As an observer of most things tech I’ve been considering what to write about for this blog article. The blog posts are not as frequent as I would like and the age old excuse of ‘not enough time’ always rears its ugly head. It’s a fairly lame excuse to be honest. Apparently though our perception of time passing more quickly as you age does bear some credence – so perhaps a valid excuse after all? Try reading ‘Making Time: Why Time Seems to Pass at Different Speeds and How to Control it’ by Steve Taylor for a better insight.

So talking of tech and time, it begs to ask the question do I need a smart watch? Will a smart watch help make my time last longer?

My oh so mobile smartphone travels with me just about everywhere I go. There are obviously some exceptions – it’s not a smartphone of the newly waterproof variety. Perhaps more a reflection of the time we live in than an inherent need to be in-touch and connected everywhere I go. So if I had the same or similar tech strapped to my wrist would this ‘make my life better’ and give me more time?!?

I’d be less able to put it down somewhere and ‘lose’ the pesky thing. Ok, one up to the smart watch. It would live semi-permanently strapped around my wrist.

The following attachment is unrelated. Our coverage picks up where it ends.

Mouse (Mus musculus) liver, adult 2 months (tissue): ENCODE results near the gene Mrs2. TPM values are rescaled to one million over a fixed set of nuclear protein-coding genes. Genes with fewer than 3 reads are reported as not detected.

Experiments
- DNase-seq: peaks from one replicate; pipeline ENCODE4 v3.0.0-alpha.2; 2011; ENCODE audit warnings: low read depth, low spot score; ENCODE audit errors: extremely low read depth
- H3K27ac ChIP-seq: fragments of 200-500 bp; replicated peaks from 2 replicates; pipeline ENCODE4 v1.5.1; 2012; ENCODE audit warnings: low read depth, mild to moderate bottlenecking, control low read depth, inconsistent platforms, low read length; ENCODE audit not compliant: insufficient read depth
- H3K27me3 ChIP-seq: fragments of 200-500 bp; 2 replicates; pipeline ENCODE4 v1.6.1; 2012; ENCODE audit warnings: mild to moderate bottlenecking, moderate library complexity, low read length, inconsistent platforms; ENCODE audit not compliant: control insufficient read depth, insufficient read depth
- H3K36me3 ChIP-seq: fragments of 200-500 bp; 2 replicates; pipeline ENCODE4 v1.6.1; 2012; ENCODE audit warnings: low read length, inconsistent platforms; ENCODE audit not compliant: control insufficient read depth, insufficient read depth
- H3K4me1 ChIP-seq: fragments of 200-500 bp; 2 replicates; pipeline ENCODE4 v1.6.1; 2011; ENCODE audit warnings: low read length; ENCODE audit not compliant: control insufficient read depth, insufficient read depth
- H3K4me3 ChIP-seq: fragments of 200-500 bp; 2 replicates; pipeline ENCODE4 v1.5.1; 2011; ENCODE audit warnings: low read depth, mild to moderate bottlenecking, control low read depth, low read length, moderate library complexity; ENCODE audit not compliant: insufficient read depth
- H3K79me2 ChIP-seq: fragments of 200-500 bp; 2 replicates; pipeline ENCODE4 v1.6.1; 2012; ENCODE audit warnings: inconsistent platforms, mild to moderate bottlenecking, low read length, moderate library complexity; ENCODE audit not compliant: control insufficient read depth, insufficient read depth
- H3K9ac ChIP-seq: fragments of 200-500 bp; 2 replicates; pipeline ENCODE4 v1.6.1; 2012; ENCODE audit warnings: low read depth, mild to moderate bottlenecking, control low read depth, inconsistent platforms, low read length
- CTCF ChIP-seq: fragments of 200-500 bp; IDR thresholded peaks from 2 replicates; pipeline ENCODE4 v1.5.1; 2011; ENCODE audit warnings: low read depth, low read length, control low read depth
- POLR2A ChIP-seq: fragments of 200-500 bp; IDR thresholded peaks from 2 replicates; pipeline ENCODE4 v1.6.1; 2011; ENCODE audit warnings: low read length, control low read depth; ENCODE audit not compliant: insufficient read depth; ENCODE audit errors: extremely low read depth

Is it a smartphone replacement? No. Absolutely not. I confess that I need glasses to easily read the rather minute text on the 5″ LCD display on my smartphone. A smart watch with anything larger than a 2″ display would be an absolute behemoth. Not a replacement for the smart phone then. Not just yet.

So what then? my smart watch would very likely communicate and interface with my smartphone so that all the stuff on my phone is mirrored on my smart watch. Wouldn’t it? Not so sure. A small 1.5 to 2-inch display is definitely not suitable for the reams of content such as emails, social media feeds, images etc. Perhaps my smart watch would inform me when I have new email, text or app notifications. Ok. But my smartphone is in my pocket or sitting on the desk beside me. It can be put down, I don’t feel the need (or the desire) to be permanently connected.

Perhaps the smart watch needs to be (and some are already) more personal. Monitoring. Measuring. Tracking. Heart rate, temperature, activity, rest etc. A personal tricorder. In the fictional Star Trek universe, a tricorder is a multifunction hand-held device used for sensor scanning, data analysis, and recording data.

On a more esoteric level I think more data – in whatever form it takes – needs more time to be digested which inherently makes time pass more quickly. If I were to live in a rural backwater – without data – surely the days would drag slowly and pleasantly by?

So when all is considered would a smart watch give me more time in the long run or ultimately just tell me the time. From an aesthetic point of view I think they look good. Or am I missing the point this timeā€¦?